Question: What inspired you to start an NGO?
Answer: First of all, I wanted to respond to something that was happening in my community. I sent my parents to look at schools in the area where I grew up, because at the time I was studying in Australia. And my parents told me the most significant challenge kids were having was fainting because of a lack of food. So, I thought, “As a Kenyan, I got an opportunity to study overseas, so what can I do to give back to my community? Why don’t I bring together people to do something? Instead of complaining, what can I do to help relieve the situation?”—even if back then it was only 25 children.
Food4Education started with just [these] 25 kids. We were giving them lunch every day. I was 20 years old and still a student, so I just raised the money through friends. I started feeding the 25 children with a kitchen I invested the money in. Currently, we provide meals to around 140,000 children every single day across Kenya and are growing to about 400,000 children by January next year.
Q. Can you explain the role nutrition plays in how children do at school?
Nutrition is very important as children need good food in their bellies to ensure they can learn and grow. At Food for Education, we provide food that contains high proteins for children’s muscles and brains to develop. We also include vegetables in all our meals because we want our children to have nutrients and carotenoids. By being full, they are able to stay in school and learn. That is what teachers report to us. It is much more than a full stomach; they are feeding their minds as well.
Q. The World Bank already funds some school feeding programs. What else can international institutions do to address food security?
I think that the World Bank and other institutions can prioritize school feeding programs across the world. If you look at Africa, we were really left behind in terms of school feeding when you compare us to other continents. Across the US, they have the largest school feeding program in terms of the number of kids who are being reached. Africa has more kids and more people, so from a percentage perspective, it’s really important that we reach more children.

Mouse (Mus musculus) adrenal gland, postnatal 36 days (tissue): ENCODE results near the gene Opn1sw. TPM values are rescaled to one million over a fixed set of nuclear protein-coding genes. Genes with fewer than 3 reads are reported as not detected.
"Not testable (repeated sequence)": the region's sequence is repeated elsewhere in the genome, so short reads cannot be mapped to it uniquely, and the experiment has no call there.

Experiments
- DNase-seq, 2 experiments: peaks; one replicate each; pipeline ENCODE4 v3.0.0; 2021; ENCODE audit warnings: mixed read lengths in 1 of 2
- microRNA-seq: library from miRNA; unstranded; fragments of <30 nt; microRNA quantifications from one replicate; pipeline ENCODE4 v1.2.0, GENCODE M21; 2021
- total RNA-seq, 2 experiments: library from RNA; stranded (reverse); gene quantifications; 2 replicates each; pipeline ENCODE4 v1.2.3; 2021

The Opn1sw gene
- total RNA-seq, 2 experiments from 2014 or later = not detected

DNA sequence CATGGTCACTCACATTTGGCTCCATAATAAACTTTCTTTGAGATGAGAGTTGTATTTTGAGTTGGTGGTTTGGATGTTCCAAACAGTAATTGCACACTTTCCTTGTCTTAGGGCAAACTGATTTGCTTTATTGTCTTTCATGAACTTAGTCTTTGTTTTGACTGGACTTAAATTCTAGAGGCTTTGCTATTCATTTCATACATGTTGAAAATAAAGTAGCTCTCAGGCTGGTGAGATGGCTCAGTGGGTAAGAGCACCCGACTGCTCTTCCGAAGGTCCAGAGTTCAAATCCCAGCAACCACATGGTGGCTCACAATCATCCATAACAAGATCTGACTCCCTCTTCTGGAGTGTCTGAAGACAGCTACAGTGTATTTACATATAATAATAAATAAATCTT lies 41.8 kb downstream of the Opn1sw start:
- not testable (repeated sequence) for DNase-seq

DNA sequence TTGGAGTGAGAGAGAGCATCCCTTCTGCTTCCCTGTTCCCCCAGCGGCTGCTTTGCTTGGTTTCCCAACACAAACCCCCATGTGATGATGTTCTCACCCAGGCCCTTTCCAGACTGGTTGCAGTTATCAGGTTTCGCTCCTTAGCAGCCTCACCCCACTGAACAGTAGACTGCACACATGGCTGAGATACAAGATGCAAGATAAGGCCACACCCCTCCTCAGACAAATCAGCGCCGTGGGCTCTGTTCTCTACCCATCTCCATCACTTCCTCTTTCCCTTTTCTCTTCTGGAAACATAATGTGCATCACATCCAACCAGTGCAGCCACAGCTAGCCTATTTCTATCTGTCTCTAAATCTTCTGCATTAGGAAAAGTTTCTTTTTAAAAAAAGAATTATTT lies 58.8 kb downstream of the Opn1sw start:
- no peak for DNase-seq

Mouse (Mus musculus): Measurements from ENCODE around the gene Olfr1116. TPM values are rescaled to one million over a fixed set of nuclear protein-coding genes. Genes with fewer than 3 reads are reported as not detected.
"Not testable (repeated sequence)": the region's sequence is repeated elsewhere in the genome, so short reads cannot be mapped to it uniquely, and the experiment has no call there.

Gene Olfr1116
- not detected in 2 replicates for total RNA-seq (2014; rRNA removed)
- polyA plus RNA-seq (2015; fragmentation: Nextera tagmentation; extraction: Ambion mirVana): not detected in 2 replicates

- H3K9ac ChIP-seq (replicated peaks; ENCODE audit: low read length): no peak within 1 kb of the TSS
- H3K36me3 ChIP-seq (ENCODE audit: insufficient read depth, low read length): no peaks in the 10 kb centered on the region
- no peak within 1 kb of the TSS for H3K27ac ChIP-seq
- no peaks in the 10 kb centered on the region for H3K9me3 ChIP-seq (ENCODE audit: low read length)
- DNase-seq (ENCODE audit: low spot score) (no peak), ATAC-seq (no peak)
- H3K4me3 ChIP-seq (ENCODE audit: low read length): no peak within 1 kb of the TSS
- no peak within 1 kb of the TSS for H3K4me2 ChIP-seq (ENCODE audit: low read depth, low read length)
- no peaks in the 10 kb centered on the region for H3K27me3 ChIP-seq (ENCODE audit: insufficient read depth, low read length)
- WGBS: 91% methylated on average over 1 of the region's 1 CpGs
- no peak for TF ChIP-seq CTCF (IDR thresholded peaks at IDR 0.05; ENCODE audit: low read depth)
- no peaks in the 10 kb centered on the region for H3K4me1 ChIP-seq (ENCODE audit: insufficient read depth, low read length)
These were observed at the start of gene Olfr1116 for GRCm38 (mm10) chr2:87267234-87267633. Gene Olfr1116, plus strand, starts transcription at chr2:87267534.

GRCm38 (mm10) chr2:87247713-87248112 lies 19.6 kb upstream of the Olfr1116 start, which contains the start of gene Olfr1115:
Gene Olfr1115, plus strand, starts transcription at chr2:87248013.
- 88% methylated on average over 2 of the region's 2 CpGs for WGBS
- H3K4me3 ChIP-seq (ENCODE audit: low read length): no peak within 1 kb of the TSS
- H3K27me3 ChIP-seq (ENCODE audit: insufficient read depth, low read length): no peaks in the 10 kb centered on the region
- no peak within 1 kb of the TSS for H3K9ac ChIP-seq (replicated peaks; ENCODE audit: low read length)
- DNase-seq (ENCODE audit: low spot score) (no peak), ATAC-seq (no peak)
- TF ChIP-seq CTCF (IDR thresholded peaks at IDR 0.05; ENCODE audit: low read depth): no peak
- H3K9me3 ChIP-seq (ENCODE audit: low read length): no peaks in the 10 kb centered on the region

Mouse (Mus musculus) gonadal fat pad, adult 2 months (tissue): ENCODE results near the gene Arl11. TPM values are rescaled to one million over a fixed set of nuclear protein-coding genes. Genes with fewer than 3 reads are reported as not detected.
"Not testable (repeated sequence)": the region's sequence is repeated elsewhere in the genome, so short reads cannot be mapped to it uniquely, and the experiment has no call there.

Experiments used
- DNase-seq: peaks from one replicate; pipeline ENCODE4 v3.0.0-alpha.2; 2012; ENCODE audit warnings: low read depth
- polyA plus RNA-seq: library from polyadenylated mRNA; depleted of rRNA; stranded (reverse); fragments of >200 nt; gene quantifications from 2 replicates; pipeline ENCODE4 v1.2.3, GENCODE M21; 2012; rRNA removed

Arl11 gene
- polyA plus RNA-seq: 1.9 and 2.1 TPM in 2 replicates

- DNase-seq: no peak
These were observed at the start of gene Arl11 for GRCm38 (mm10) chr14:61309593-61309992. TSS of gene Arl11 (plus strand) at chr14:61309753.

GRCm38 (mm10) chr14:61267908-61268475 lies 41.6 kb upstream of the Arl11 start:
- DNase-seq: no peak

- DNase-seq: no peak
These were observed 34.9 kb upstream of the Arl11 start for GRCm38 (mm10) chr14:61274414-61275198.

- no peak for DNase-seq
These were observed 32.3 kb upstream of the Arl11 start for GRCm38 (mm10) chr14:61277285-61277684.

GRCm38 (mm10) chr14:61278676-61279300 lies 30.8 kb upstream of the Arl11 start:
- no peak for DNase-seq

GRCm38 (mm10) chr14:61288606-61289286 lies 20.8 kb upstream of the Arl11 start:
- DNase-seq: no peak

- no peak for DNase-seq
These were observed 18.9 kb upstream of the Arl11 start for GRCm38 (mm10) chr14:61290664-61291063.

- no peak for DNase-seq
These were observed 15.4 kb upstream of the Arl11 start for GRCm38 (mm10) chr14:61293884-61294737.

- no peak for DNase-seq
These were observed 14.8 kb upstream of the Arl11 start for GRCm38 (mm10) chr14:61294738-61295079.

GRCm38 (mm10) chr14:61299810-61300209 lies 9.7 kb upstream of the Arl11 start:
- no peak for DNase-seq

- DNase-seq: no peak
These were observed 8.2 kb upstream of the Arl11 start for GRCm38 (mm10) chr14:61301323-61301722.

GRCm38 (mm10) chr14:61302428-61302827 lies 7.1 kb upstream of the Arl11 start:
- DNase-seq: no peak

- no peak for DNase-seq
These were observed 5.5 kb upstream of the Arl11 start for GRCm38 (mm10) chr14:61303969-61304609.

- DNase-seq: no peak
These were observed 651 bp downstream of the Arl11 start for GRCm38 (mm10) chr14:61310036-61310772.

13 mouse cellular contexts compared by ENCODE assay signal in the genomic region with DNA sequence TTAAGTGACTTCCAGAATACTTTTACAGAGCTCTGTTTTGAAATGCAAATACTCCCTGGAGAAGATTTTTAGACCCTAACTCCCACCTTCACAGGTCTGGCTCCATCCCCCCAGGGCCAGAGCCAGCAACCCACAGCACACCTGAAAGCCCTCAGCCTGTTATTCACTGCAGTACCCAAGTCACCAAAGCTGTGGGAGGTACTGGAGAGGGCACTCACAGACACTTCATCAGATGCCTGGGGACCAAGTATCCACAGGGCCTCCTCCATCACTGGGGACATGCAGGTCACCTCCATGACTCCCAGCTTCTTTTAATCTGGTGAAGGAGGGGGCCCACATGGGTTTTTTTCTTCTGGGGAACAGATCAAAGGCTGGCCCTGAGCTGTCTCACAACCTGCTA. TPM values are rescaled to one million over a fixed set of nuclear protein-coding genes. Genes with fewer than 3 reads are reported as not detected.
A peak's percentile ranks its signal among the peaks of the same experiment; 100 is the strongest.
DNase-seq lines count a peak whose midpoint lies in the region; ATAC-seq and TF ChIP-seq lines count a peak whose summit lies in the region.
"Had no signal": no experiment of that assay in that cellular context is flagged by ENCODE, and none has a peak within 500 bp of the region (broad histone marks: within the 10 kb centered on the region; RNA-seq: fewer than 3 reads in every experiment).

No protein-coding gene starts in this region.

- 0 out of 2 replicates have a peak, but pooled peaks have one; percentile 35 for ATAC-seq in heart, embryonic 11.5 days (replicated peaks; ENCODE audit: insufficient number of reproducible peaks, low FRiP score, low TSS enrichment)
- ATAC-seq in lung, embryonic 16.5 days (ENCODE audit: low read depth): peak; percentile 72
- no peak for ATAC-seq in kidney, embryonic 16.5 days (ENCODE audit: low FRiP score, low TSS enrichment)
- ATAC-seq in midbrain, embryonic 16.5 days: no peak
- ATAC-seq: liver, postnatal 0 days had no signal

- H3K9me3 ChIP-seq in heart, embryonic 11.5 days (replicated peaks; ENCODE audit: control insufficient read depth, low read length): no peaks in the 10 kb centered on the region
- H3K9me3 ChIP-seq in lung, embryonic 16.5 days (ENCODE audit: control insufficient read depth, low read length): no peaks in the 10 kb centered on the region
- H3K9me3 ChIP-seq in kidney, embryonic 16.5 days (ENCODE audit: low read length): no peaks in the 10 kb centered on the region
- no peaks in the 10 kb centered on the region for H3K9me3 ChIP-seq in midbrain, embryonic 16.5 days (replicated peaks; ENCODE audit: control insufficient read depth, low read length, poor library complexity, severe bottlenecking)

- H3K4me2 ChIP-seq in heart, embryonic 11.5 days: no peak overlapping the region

Institutions like the World Bank can play a role in supporting countries to prioritize school feeding programs. In fact, I attended an event in Washington DC [given] by the World Bank a couple of years ago where they were talking about human capital, and school feeding is a big driver of human capital growth. By investing in that, the continent can grow. A lot of children in the world are in Africa, so it is a really good intervention to bring children to school and enable them to learn.
Q. Your new school meals program aims to provide lunches for over 250,000 primary (elementary) schoolchildren in Nairobi City County every school day. What challenges are you facing as you expand it?
That’s a good question; one of our challenges is the financing required to feed 1 million children. Kenya actually has 10 million children from preschool to primary, so 1 million is about 10% of the children. So, we need to expand to more children. We need to make sure we have the right model, which includes plugging into local supplies and having technology. Food4Education uses technology throughout our entire value chain to streamline the process. Scaling that technology to remote places is one of the challenges that we are thinking about in terms of bringing the best efficiency in the country’s hardest-to-reach areas.